How a mother's message to Sheikh Zayed and Sheikh Shakhbut opened the way to tolerance and understanding
Worshippers of many faiths have long been allowed to practise openly in the UAE
Four sons are gathered together by their mother to make her a promise — that they would not repeat the conflict and brutality of the recent past, which had caused misery to their people.
The mother was Sheikha Salama bint Butti, and two of those sons would go on to rule Abu Dhabi peacefully for nearly 80 years. For Founding Father Sheikh Zayed, and his brother Sheikh Shakhbut, this early lesson in tolerance would be at the core of their leadership.
Their understanding of the importance of mutual respect and understanding will be re-emphasised in January, as 2019 has been declared the Year of Tolerance.
The sentiment will reflect the tone of the UAE, which claims to be home to people from every country in the world as well as a multitude of faiths, who live and work together in harmony.
The year will see a historic visit by Pope Francis, who will preach to the faithful in Abu Dhabi and take part in an interfaith meeting that will bring together Christianity and Islam, two faiths that represent around 60 per cent of the world’s population.
This interfaith journey began small. The first foreigners living permanently in Abu Dhabi marked Christmas in December 1957 with a service. A priest attended from Bahrain and the prayers and carols were not just authorised, but actively encouraged by Sheikh Shakhbut, who was the Ruler at the time. He told them: “You need your religion as we need ours.”
The arrival of oil transformed the city and hundreds and then thousands of overseas workers followed. Land was granted to build churches by Sheikh Shakhbut and in 1965, St Joseph’s church opened its doors on the Corniche to Roman Catholics.
For Anglicans, St Andrew’s church began services near by in 1968. The huge numbers of worshippers at both churches led Sheikh Zayed, now Ruler of Abu Dhabi, to donate more land for larger buildings in the city’s Mushrif neighbourhood.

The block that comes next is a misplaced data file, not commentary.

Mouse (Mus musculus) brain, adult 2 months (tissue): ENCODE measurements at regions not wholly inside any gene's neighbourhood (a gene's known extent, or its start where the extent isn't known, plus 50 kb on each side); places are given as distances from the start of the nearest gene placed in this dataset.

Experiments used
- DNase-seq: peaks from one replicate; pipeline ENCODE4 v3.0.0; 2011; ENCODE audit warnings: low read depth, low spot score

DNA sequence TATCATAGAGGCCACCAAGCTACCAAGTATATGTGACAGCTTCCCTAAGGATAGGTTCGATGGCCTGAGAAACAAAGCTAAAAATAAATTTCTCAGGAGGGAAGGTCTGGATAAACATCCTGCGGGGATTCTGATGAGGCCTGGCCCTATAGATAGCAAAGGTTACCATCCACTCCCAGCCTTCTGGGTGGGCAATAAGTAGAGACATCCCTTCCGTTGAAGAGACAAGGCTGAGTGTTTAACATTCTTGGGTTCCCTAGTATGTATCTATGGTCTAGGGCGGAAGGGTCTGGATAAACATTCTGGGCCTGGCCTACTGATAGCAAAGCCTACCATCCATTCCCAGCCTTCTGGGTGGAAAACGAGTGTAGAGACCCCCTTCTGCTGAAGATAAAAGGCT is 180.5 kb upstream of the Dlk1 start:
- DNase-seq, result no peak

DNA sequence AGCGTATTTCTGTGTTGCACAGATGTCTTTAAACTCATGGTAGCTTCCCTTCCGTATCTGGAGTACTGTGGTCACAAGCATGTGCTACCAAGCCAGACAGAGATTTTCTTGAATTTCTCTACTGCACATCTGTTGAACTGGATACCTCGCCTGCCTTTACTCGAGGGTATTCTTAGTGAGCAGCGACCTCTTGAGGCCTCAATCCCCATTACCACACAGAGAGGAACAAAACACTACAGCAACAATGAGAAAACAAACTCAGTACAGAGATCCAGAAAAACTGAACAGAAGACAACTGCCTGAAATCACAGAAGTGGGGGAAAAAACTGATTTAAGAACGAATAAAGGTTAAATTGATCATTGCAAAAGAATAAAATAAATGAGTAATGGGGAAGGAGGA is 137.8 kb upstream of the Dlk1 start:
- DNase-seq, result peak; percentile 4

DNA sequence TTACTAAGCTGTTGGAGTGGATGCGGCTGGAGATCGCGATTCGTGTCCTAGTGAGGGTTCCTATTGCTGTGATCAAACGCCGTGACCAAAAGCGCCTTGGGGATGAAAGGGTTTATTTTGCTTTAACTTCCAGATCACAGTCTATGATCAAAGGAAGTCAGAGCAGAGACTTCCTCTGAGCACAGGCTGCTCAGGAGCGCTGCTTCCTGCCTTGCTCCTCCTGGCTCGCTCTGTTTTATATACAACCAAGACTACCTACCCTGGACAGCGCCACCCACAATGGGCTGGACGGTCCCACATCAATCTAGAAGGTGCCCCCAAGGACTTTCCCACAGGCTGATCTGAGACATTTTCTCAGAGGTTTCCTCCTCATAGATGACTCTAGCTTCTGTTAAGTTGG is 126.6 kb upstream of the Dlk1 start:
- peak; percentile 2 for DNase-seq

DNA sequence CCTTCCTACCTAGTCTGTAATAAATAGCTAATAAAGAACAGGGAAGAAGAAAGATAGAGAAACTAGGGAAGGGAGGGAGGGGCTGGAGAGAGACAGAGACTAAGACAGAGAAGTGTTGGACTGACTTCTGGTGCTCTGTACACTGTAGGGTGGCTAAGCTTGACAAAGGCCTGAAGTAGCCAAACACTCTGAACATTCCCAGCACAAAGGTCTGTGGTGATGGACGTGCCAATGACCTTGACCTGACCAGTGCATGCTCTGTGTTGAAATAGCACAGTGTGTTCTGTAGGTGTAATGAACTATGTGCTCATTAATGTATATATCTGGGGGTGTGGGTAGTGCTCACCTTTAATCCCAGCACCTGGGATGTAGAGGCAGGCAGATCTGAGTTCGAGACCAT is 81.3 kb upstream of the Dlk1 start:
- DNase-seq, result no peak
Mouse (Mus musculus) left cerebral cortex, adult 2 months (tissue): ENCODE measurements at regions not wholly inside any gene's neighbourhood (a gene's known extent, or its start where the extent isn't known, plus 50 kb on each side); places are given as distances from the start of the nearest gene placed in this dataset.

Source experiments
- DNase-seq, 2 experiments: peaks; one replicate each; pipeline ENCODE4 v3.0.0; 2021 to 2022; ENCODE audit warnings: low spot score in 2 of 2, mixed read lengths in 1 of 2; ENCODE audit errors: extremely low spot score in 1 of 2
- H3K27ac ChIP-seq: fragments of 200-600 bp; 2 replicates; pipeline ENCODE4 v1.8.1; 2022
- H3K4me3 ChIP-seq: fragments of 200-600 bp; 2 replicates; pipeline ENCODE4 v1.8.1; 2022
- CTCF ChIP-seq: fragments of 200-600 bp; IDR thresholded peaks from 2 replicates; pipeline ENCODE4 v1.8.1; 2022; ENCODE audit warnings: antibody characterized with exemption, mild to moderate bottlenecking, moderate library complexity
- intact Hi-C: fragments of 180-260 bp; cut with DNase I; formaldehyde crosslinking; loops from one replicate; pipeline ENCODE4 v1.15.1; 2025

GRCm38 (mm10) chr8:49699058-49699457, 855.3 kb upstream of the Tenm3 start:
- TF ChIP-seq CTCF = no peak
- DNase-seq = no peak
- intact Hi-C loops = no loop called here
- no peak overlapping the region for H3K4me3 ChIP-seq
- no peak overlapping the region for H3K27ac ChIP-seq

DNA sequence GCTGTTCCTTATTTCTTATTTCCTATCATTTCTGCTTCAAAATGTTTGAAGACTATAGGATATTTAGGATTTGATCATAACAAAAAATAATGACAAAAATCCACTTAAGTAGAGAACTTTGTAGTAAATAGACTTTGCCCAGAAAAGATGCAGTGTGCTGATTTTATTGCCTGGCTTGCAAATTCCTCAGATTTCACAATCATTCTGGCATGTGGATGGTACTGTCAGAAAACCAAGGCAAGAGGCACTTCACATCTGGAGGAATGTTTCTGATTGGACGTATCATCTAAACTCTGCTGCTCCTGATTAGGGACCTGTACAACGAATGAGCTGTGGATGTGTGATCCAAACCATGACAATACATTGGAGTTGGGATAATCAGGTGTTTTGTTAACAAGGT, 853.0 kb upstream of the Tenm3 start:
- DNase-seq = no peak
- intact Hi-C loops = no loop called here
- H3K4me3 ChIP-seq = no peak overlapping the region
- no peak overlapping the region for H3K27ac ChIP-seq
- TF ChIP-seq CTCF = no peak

In Dubai, Ruler Sheikh Rashid bin Saeed was also supporting Christian worship, with the first Roman Catholic Church opening in 196, while for Anglicans, Holy Trinity Church was completed in 1970.
Half a century later, the list of religious denominations freely able to worship in the UAE is almost too long to list. There are, by some estimates, at least 33 churches, including Orthodox and Evangelical. In 2013, members of the Church of Later-day Saints, also known as Mormon, opened their first meeting house in Mussaffah.
These places of worship reflect the diversity of the resident population, from the Catholics of Kerala and the Philippines to the Copts of Egypt. On religious holidays their places of worship often literally overflow with the faithful.
There are churches now in Al Ain and Ras al Khaimah. Last month it was widely reported that the small Jewish community had established a synagogue in Dubai.
The Government has long made it clear that it distinguishes between opposition to the policies of Israel and the UAE’s support for the Palestinian people, and its regard for the Hebrew faith.
This tolerance found visible expression with the opening of Louvre Abu Dhabi — in a room darkened to preserve the ancient texts, a Torah from Yemen is displayed next to a medieval Bible and an early Quran.
The freedom to worship extends beyond the three Abrahamic faiths, though. A Hindu prayer hall was permitted to open in 1958 in Bur Dubai, and in 2012, a Sikh temple or Gurudwara was opened in Jebel Ali on land given by Sheikh Mohammed bin Rashid.
Plans for a much grander Hindu temple, built by Indian craftsmen from marble and carved stone, are being made for Abu Dhabi and is due to open in 2020.
Diverse in beliefs, the proximity of faiths worshipping openly has only promoted religious understanding. Last year, Sheikh Mohammed bin Zayed, Crown Prince of Abu Dhabi, observed that “We have learnt from hundreds of thousands of dead and millions of refugees in our region that sectarian, ideological, cultural and religious bigotry only fuel the fires of rage.”
And as his father, Sheikh Zayed once said many years earlier, “to treat every person, no matter what his creed or race, as a special soul, is a mark of Islam".
Updated: January 3, 2019 04:54 PM